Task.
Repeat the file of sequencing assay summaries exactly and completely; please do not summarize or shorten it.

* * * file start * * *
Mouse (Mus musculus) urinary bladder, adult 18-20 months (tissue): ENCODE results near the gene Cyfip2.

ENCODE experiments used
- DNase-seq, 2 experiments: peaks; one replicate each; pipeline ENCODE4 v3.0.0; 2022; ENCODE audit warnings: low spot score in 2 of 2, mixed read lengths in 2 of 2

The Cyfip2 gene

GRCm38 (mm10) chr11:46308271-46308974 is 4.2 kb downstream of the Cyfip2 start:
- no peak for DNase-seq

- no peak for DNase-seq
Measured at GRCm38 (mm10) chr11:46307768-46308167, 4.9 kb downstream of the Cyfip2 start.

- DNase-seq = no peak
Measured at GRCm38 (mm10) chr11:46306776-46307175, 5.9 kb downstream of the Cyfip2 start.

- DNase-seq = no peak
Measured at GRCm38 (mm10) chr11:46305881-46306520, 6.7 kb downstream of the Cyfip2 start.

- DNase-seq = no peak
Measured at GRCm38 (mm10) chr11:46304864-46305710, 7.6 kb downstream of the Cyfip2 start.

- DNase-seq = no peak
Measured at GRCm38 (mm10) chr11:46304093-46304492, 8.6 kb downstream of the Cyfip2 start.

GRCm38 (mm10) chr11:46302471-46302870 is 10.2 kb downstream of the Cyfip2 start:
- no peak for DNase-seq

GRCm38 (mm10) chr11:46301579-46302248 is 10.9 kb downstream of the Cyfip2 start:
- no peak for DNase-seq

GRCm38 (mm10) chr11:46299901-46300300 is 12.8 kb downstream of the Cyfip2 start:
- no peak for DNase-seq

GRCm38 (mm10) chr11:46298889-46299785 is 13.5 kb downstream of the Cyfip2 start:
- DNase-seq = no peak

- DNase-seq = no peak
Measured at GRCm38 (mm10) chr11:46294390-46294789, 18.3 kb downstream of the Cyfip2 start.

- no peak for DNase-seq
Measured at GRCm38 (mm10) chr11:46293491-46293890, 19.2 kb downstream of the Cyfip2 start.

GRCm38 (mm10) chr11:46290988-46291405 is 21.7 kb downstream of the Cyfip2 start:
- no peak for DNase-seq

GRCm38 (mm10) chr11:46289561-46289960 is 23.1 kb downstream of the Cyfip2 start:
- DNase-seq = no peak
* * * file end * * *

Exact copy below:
Mouse (Mus musculus) urinary bladder, adult 18-20 months (tissue): ENCODE results near the gene Cyfip2.

ENCODE experiments used
- DNase-seq, 2 experiments: peaks; one replicate each; pipeline ENCODE4 v3.0.0; 2022; ENCODE audit warnings: low spot score in 2 of 2, mixed read lengths in 2 of 2

The Cyfip2 gene

GRCm38 (mm10) chr11:46308271-46308974 is 4.2 kb downstream of the Cyfip2 start:
- no peak for DNase-seq

- no peak for DNase-seq
Measured at GRCm38 (mm10) chr11:46307768-46308167, 4.9 kb downstream of the Cyfip2 start.

- DNase-seq = no peak
Measured at GRCm38 (mm10) chr11:46306776-46307175, 5.9 kb downstream of the Cyfip2 start.

- DNase-seq = no peak
Measured at GRCm38 (mm10) chr11:46305881-46306520, 6.7 kb downstream of the Cyfip2 start.

- DNase-seq = no peak
Measured at GRCm38 (mm10) chr11:46304864-46305710, 7.6 kb downstream of the Cyfip2 start.

- DNase-seq = no peak
Measured at GRCm38 (mm10) chr11:46304093-46304492, 8.6 kb downstream of the Cyfip2 start.

GRCm38 (mm10) chr11:46302471-46302870 is 10.2 kb downstream of the Cyfip2 start:
- no peak for DNase-seq

GRCm38 (mm10) chr11:46301579-46302248 is 10.9 kb downstream of the Cyfip2 start:
- no peak for DNase-seq

GRCm38 (mm10) chr11:46299901-46300300 is 12.8 kb downstream of the Cyfip2 start:
- no peak for DNase-seq

GRCm38 (mm10) chr11:46298889-46299785 is 13.5 kb downstream of the Cyfip2 start:
- DNase-seq = no peak

- DNase-seq = no peak
Measured at GRCm38 (mm10) chr11:46294390-46294789, 18.3 kb downstream of the Cyfip2 start.

- no peak for DNase-seq
Measured at GRCm38 (mm10) chr11:46293491-46293890, 19.2 kb downstream of the Cyfip2 start.

GRCm38 (mm10) chr11:46290988-46291405 is 21.7 kb downstream of the Cyfip2 start:
- no peak for DNase-seq

GRCm38 (mm10) chr11:46289561-46289960 is 23.1 kb downstream of the Cyfip2 start:
- DNase-seq = no peak